05. The voices made me want to turn the music up to drown them out. The music made me want to turn the voices up to drown it out. I was in a Catch 22, so I hit mute, but I could still see it. FML.
06. I got as far as the level with the bombs before I gave up the will to live.

It really throws into perspective the other games I've thought were bad over the years - they were Princely treasures compared to Shadow. I'm not attempting hyperbole for comedic effect. I'm completely candid when I say that everywhere you look there's something offensively vile. If you bought Shadow then you have my empathy. If you like Shadow then you're making your mother sad.

I'm trying to think of something positive to say. I guess it’d make a good coaster to set a glass of beer on while I take a giant shit in the game box before posting it back to Sega. I’d consider it a fair trade.

0 charm out of 5

Saturday, August 18, 2012

Green Day Rock Band (2010)


Genre: Rhythm / Music Players: 1-4 | Developer: Harmonix / Demiurge Studios

Look, you don’t need me to explain to you how a rhythm game works. So, right off the bat, this game works perfectly fine on that front. The Rock Band formula is down pat, as it should be after a trillion iterations in multiple franchises. I also have to imagine that outside of Green Day fans (from casuals to diehards) the only people’ll who be eyeing this are rhythm game nuts who have to have them all. In short, you don’t need me to sell you on the game itself, you need me to tell you how it fares from a Green Day fanboy’s perspective...if you actually need anything at all......

The unlockables are nothing special, to get that out of the way, too. If you expected them to be, or if you’re thinking of getting the game for them, shame on you.

I’m not ashamed to admit that I initially boycotted the game because it featured little in the way of songs from Insomniac, Nimrod, and Warning:, and no songs whatsoever from Kerplunk!, and 39/Smooth. They also stated early on that they weren’t going to be releasing any further content beyond the song pack that completed 21st Century’s tracklist. Their reasoning wasn’t the greatest, but it is true that they specifically scripted 3 concerts worth of animation and it would be a bit odd to see it playing over incongruous songs.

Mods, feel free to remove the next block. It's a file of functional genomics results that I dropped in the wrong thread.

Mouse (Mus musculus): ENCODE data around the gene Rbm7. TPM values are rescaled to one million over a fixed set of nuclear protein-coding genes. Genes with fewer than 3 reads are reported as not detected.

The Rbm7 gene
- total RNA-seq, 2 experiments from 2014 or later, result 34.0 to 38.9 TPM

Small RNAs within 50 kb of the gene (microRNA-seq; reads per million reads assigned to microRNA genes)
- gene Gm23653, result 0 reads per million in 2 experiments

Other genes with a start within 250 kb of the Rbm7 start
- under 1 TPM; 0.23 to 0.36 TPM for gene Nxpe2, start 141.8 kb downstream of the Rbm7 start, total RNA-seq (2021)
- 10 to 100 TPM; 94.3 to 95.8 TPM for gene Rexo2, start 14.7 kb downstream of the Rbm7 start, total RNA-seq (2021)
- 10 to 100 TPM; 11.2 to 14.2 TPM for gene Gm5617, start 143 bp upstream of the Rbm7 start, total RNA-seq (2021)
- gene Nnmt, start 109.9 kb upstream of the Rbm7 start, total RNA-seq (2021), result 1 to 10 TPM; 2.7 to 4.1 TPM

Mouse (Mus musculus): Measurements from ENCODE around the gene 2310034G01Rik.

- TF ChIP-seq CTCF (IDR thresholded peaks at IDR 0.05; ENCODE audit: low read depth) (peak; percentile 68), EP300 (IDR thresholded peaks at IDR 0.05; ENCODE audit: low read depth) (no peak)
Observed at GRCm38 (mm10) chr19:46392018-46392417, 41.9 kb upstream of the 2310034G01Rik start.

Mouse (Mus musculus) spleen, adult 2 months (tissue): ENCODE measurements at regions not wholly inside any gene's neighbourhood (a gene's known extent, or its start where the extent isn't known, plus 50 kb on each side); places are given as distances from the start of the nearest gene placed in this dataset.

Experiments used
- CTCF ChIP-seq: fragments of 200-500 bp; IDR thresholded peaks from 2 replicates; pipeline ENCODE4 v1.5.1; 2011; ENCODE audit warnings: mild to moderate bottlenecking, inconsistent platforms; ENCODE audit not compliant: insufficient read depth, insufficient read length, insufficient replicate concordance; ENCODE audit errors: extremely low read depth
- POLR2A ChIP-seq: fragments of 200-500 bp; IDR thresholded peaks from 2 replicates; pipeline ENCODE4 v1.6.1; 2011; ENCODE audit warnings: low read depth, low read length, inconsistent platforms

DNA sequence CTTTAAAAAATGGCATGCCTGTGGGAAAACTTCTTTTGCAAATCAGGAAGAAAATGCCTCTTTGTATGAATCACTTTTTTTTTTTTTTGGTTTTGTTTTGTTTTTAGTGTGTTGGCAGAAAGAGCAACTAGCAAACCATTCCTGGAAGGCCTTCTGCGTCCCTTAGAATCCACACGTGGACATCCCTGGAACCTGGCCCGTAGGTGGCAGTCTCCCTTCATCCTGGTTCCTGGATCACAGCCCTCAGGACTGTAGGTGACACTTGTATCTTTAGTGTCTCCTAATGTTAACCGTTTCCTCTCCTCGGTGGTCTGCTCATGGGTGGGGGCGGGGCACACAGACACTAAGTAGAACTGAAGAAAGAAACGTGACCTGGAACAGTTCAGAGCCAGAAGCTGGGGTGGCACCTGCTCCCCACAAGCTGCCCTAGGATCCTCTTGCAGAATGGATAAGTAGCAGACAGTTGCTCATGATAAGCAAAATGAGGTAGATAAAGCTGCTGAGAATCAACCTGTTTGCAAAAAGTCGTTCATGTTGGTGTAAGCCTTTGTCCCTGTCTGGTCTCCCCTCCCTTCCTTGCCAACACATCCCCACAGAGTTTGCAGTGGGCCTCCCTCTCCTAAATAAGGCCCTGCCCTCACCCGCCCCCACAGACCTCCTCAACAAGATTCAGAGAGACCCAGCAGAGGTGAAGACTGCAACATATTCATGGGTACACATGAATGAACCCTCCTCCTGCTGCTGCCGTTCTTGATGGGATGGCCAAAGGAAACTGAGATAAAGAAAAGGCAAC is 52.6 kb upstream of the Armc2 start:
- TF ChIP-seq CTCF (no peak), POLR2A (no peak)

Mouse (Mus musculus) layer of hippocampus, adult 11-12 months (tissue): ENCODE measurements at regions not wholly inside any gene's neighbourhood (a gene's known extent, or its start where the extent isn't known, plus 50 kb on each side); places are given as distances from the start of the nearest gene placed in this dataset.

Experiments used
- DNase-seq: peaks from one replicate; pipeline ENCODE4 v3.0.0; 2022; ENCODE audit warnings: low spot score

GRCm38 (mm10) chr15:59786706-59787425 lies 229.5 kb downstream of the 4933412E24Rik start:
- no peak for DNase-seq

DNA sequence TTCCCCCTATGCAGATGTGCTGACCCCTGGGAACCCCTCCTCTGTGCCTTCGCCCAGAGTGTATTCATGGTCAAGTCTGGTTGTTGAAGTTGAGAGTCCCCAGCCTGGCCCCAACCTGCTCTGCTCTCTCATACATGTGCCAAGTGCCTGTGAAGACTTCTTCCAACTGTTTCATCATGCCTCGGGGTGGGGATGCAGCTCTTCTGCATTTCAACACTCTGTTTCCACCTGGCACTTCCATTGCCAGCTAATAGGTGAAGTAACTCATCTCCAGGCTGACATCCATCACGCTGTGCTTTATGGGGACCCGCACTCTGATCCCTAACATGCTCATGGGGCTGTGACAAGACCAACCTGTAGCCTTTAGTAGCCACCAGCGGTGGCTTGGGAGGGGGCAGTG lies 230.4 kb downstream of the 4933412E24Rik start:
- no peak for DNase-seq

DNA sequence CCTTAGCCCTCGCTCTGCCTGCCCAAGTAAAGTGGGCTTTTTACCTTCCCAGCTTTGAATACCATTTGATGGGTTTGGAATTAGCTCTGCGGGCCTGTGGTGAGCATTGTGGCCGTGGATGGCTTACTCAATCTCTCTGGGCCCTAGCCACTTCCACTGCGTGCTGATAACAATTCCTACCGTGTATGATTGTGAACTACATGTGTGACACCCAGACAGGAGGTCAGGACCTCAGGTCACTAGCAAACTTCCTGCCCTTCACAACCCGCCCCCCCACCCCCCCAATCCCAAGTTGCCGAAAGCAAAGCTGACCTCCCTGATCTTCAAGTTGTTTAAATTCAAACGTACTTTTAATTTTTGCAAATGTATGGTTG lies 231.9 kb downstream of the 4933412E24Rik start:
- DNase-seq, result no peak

It’s the 3 concert career that ultimately provides this game with a rock solid structure. It feels so much more complete and worthwhile than Beatles Rock Band, right out of the box. Yes, it is built around Dookie and American Idiot (their two most successful albums) and the then-current 21st Century Breakdown. No, these are not my favorite albums of theirs, but this is a major market release and they can’t really be blamed for this. As offered, as shaped and defined by the realities of business, marketing, and game making, this is a magnificent purchase if you are a Green Day fan.

This is the kind of release that cannot be judged apart from my love for the band in question, and because I do not have any professional obligations breathing down my neck to try otherwise, I don’t feel any regret in judging it as a fanboy. This is as close as I’ll ever come to being Mike Dirnt. Thank you, Harmonix. Thank you, sincerely.

Buyer's Guide: Available on PS3, Xbox 360, and Wii. I can’t imagine it costing very much, now. If you can find the Plus version, grab it. There is no reason not to complete the final album.